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Aspergers Children and Holiday Tantrums: Tips for Parents

A holiday stress poll revealed that more than 8 out of 10 Americans experience stress during the holidays. At this time of year, parents have to find a way to add extra shopping and holiday events to their already busy schedule. They have to try to entertain their children who are getting a 2-week break from school (and stuck indoors most of the time due to cold winter temperatures). Money, in particular, can be a cause of stress because moms and dads feel demands to purchase gifts, decorations and other items tied to the season. Parents who have kids with neuro-behavioral disorders often experience even more stress.

All children have tantrums. But when a youngster has Asperger’s (AS) or High-Functioning Autism (HFA), behavioral problems can be even more intense – and difficult to interpret. Intense tantrums are likely to be a result of disrupted routine, inability to communicate feelings, inflexibility, motor-planning problems, or sensory issues. It’s easy for AS and HFA kids to become frazzled during Christmas break. The fast pace, pressure, noise, and disruption to regular schedules can quickly result in over-stimulation and meltdowns. However, planning ahead can go a long way toward warding-off extra stress, and will help ensure that the entire family can relax and enjoy the holidays.

Below are 20 tips to tame a challenging youngster's bad temper during the holiday season. They may not be pretty, or conform to the way you thought you would be parenting, but they will get the job done and buy you some time.

1. For most AS and HFA children, intense tantrums are going to be a fact of life. Making sure your youngster is safe and supported (rather than pacified or pampered) can cut the duration and intensity of the temper tantrum. Remind yourself that, with time and age and therapy, things will get better.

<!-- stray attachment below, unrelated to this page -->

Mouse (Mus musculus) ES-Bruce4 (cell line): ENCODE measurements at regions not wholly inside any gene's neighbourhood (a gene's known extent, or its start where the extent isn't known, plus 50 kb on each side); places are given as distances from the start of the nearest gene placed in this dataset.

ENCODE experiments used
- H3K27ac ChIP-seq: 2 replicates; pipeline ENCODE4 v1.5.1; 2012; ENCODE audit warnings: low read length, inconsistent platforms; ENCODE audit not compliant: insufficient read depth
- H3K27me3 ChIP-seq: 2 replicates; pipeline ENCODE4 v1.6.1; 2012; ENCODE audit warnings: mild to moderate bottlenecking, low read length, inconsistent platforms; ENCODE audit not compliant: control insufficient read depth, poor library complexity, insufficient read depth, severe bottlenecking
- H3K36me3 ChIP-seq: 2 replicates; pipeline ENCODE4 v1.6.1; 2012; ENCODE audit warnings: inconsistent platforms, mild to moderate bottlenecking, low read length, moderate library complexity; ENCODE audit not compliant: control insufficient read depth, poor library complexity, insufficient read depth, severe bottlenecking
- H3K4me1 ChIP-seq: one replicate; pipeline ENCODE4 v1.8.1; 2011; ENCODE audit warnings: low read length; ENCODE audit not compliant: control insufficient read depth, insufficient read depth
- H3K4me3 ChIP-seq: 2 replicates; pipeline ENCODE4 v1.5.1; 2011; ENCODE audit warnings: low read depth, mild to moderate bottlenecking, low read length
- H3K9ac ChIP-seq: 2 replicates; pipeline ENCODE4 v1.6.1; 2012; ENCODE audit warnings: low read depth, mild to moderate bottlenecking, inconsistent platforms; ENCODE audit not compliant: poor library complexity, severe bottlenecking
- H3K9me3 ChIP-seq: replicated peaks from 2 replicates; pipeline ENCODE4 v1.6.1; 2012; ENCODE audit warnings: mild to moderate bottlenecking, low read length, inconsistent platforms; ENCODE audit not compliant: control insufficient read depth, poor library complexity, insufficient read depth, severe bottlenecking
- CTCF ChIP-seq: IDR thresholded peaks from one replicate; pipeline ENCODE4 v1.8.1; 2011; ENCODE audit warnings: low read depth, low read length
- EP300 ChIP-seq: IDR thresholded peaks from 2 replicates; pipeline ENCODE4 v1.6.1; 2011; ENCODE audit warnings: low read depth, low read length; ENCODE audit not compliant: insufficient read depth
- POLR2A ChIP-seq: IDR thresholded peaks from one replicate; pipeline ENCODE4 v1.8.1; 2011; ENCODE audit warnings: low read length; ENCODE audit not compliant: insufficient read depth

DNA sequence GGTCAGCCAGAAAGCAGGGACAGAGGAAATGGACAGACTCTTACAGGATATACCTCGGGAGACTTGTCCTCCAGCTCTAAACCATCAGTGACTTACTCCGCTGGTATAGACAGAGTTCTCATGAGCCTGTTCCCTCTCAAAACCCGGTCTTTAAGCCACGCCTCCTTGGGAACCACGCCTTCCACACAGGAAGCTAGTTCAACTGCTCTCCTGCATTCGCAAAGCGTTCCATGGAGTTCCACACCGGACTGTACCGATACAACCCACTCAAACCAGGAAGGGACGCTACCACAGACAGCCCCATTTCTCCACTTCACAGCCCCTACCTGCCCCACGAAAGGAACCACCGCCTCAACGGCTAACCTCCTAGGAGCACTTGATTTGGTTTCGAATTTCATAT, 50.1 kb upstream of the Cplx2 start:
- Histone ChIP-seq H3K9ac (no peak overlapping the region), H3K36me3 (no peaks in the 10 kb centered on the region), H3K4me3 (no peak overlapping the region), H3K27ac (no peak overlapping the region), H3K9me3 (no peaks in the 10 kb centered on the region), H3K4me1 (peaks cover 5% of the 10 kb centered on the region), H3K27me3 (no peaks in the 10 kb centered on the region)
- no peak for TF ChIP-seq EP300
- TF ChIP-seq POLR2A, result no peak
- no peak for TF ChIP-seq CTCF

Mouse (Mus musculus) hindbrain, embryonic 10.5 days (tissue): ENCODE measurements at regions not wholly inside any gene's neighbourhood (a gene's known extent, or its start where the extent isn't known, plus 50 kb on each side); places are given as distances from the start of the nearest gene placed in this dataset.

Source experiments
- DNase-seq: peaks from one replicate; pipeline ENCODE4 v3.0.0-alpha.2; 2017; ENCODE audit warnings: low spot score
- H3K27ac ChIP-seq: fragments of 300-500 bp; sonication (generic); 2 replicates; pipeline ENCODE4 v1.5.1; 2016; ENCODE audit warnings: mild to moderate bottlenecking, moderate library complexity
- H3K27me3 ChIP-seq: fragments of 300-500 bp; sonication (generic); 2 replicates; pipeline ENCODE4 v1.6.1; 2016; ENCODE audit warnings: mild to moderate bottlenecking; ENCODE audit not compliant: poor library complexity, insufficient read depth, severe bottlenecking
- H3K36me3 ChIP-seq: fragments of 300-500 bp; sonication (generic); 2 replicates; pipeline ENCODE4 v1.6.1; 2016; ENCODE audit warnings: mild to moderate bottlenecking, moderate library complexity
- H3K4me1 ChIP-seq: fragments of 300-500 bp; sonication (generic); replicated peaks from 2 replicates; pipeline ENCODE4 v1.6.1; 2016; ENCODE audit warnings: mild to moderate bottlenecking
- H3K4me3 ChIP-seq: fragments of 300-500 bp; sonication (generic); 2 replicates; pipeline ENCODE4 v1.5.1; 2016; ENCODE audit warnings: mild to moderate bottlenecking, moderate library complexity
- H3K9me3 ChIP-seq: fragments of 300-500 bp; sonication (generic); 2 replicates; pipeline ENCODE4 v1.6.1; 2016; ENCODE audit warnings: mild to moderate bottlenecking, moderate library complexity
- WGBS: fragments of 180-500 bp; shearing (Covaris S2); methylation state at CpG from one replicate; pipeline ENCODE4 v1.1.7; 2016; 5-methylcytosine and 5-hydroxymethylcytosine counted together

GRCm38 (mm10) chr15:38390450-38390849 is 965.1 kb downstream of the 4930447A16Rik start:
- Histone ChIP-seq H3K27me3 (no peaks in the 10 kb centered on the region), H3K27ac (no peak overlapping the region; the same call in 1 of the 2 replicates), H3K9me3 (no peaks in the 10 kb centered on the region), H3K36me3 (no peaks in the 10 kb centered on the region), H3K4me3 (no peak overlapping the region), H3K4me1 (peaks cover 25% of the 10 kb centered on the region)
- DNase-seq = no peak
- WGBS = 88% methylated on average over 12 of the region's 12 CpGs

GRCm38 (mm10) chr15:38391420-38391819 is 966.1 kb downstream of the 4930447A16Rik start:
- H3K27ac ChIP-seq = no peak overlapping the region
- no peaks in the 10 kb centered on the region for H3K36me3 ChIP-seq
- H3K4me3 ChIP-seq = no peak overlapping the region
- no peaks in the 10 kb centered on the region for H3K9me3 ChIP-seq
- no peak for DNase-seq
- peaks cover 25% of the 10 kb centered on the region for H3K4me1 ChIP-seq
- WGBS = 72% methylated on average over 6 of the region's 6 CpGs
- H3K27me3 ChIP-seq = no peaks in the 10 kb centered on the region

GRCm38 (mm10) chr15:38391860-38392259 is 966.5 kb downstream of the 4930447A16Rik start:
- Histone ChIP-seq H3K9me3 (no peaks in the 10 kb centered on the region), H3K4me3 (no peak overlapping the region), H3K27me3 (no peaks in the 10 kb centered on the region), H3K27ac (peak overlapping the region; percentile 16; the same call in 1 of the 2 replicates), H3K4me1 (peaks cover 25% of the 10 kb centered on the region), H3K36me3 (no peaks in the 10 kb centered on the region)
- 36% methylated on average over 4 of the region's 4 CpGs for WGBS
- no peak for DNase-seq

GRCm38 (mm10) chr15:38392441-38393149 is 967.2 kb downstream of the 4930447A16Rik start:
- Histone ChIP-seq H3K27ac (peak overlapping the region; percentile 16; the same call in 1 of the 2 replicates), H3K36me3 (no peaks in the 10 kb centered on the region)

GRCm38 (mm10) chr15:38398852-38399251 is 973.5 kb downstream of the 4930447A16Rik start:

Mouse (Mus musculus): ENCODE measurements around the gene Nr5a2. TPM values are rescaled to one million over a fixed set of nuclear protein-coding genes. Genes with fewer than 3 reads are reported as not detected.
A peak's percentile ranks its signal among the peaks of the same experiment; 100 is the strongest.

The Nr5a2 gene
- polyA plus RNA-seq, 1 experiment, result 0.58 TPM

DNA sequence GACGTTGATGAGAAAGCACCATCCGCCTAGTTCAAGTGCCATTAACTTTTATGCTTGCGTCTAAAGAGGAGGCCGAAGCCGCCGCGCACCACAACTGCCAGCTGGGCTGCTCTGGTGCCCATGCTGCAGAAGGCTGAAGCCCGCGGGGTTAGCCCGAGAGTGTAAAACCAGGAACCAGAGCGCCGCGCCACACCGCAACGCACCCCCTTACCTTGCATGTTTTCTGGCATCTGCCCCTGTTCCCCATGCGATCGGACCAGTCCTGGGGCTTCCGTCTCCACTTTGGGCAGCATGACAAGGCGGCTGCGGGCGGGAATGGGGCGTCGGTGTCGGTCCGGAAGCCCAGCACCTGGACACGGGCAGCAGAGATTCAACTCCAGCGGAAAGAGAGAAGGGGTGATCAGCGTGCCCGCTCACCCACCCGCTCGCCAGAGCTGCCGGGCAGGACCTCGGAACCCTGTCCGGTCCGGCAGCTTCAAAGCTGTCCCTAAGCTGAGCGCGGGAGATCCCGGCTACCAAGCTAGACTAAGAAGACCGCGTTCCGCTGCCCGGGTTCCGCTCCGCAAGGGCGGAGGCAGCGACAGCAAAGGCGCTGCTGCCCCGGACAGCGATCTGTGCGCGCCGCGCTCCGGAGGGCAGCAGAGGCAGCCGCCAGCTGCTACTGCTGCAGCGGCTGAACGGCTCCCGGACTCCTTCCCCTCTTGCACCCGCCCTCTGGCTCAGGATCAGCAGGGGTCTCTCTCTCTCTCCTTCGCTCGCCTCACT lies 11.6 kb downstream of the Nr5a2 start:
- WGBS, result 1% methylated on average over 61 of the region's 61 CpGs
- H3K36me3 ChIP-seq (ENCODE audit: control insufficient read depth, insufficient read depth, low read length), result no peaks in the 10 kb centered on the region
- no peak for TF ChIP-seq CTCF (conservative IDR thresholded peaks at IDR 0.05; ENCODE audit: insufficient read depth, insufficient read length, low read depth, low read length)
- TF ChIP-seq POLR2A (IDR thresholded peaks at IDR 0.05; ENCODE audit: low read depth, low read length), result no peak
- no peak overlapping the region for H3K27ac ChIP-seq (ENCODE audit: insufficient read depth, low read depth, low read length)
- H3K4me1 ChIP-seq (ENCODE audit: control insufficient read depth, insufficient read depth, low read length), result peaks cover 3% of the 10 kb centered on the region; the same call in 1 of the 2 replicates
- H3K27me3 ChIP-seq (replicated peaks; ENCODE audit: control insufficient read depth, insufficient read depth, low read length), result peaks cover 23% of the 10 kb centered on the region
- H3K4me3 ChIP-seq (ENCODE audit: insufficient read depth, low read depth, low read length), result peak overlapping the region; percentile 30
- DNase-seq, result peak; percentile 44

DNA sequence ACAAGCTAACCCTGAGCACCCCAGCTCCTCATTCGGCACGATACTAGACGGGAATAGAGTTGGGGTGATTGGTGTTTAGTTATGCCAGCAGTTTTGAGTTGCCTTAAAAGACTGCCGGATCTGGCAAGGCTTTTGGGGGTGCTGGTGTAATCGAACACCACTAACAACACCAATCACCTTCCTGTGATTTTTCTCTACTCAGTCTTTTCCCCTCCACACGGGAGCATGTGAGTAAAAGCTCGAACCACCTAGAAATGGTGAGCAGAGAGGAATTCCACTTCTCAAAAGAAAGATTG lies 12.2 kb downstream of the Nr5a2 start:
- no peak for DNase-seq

2. If your youngster has a silly streak, sometimes you can use that to nip a temper tantrum in the bud. A silly song, a funny face, a nonsense word, or doing something really off-the-wall to yourself may get your youngster giggling instead of whining.

3. Since your AS or HFA youngster most likely has sensory issues, temper tantrums can be extremely hard to read. Look at the whole day, the entire environment, and the big picture. You will need solve the mystery before you can provide adequate support and problem-solving.

4. If a tantrum begins to occur, physical restraint may be necessary at times for your youngster's safety. But, try to minimize the use of physical force. A physical struggle usually makes matters worse. The problem with holding or hugging the AS or HFA youngster as a way of managing tantrums is that he will come to see physical attention as a reward for having outbursts. Thus, moms and dads may find their youngster having more – not fewer – tantrums.

5. Be realistic about the length of time you can spend in public places with your AS or HFA child. Most kids have short attention spans and little tolerance for staring at their mom’s knees during outings. Kids on the autism spectrum have even less tolerance than “typical” kids the same age.